You need not be a member to enjoy all that Cary Country Club and The Clubhouse restaurant have to offer.
It’s been back there for 90 years. Hidden. Some call it one of the best-kept secrets in all of McHenry County
A mile and a half from Route 14 in Cary, it might as well be 30 miles back in the country. Turn off 14, pass through a tidy old neighborhood and onto a winding country road. Take it through Root Springs, a former summer home community for wealthy Chicagoans that you probably didn’t think existed in Cary. Then you see it, at the end of the road, along the banks of the Fox River: Cary Country Club.
The golf club is celebrating its 90th anniversary this year. It was founded in 1923 when Charles T. Allen and Ralph B. Bowers were directed to negotiate with the Chicago & North Western Railway for the purchase of 78 acres adjoining the Root Springs subdivision.
Evelyn Coffman, the secretary of the club’s board of directors, said she has seen many changes since she first waitressed at the club in 1946. She and her husband got married at the country club in 1951. “The [clubhouse] building was very small,” she said. “A porch ran around the building and we had an enclosed dining room.”
Flash forward 62 years and Cary Country Club is still known for its hilly, scenic and challenging golf course. It’s also gaining a reputation for the food it serves and the atmosphere at its newly renovated restaurant, The Clubhouse.
Outside, it’s surrounded by the hills and manicured fairways of the golf course, 100-year-old oak trees, and a preserved prairie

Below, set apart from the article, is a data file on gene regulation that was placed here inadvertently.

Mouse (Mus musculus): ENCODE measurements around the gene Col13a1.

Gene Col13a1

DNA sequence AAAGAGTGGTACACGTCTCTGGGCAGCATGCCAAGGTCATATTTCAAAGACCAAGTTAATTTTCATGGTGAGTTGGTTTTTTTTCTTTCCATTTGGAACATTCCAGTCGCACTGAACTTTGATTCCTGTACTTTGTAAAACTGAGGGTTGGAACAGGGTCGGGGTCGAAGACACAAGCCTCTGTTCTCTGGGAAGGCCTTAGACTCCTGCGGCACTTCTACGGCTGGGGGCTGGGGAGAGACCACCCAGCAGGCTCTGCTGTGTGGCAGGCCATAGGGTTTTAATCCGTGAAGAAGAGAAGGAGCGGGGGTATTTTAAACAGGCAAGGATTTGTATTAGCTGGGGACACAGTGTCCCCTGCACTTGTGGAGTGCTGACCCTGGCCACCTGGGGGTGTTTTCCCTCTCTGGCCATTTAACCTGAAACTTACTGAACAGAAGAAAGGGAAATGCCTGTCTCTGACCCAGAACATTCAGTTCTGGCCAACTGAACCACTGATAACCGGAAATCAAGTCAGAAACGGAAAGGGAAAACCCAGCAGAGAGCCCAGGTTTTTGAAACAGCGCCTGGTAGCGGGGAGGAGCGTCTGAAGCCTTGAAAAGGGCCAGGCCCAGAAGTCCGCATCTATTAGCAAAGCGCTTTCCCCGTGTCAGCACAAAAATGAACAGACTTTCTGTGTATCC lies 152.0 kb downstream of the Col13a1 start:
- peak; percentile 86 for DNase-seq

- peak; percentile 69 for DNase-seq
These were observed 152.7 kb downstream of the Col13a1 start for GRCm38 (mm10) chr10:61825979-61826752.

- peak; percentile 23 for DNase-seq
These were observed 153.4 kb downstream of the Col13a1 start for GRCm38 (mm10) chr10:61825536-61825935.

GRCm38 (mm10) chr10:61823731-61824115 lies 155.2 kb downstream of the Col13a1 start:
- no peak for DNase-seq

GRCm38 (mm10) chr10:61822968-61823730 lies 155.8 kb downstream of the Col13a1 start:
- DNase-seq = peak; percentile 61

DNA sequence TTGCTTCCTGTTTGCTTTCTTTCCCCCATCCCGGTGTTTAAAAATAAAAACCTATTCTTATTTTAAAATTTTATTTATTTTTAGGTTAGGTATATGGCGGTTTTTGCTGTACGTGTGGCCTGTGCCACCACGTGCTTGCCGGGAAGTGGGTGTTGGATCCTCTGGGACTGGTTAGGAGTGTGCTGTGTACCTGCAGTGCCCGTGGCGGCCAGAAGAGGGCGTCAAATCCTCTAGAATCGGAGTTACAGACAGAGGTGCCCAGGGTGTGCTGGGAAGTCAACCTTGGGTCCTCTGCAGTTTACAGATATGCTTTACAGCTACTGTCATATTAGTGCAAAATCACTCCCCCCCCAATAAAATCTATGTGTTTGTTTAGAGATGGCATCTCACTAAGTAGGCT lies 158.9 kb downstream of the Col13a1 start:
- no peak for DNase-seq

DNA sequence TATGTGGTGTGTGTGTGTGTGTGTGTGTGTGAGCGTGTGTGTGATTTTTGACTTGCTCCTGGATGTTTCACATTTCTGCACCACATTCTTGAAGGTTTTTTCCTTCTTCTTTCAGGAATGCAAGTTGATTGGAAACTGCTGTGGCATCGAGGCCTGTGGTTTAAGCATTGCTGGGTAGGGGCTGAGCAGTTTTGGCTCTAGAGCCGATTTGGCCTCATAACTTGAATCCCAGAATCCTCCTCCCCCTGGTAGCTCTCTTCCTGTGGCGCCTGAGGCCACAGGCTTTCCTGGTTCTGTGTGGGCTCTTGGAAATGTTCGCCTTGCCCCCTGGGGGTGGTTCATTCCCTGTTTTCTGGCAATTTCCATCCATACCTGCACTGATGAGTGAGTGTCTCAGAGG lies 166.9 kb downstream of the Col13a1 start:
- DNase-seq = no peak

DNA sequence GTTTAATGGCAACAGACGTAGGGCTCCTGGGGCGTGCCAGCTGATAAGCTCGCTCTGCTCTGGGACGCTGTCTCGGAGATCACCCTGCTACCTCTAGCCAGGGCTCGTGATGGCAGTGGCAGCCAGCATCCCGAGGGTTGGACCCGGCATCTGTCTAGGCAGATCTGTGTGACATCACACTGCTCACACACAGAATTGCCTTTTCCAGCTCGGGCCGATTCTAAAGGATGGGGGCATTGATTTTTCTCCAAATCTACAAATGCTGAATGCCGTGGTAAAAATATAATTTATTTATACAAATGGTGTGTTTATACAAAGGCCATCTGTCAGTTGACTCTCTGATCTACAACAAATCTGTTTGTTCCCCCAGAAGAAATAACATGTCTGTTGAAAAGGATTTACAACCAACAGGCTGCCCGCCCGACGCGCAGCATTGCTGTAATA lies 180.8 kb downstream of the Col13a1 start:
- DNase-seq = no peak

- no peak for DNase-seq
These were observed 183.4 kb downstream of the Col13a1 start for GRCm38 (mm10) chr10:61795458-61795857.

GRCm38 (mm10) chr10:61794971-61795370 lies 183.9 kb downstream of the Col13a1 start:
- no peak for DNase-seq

All of that scenery makes up the backdrop for diners at The Clubhouse, a place that prides itself on value and comfort. They’re so serious about comfort that Danny Kendrick, the restaurant’s cook and kitchen manager, refers to himself as a “comfort cook.
Recently completing a three-year-long renovation, the main dining room is big and airy, but retains an intimate feeling because there are just 17 tables in the space. With a ceiling that is 20 feet high and a wall of windows that washes the room in natural light and takes in the views of the golf course, it is one of McHenry County’s most picturesque restaurants.
Ken Swoboda, who oversees the restaurant as general manager of Cary Country Club, said the scenery and new furnishings are just one part of what makes The Clubhouse so special.
“The number one thing here is customer satisfaction,” Swoboda said. “We’re told [by customers] that we do such a great job people come back, and more people find us because of word of mouth.”
One of the draws during the summer alfresco dining season is the outdoor deck that spans the back of the restaurant. “It’s one of the nicest balconies for dining,” Swoboda said.
Kendrick is a big man with a big smile. He’s been cooking for more than 20 years and has an amazing energy. His take on cooking is very straightforward: “I cook simple stuff, stuff that tastes fantastic,” he explained.
The Clubhouse’s manager, Debra Grochocinski, said in addition to the “beautiful setting and great food, diners will find great value. I don’t think anyone can touch our prices.”
Two of the dishes The Clubhouse has become famous for are the prime rib and the 20-ounce rib eye. Grochocinski also calls out their fish fry. “We use haddock because it is a much better fish,” she said.
The dishes come with the restaurant’s unique 9-foot salad bar. Kendrick said there are “19 to 27 different items on it. Every week the salad bar changes. There’s always a different mix.”
The team has recently started payingattention to the needs of large groups. Grochocinski thinks the staff’s personal approach to service, the dining rooms and the scenery make The Clubhouse an ideal destination for weddings or business gatherings.
Swoboda said it’s especially nice for weddings because it offers so many things a bride and groom look for: good food at the right price, attentive staff and beautiful scenery.
“Why get married in a box when you can get married in front of a wall of windows [that look out over a verdant golf course]?” he said. The grove of old oak trees also provides an ideal setting for wedding photos.
“We’re like a … hideaway,” Swoboda added. “It’s like having Galena in your own backyard. We’ve been here 90 years and so many people don’t know we’re here. Once they come here, they keep coming back.”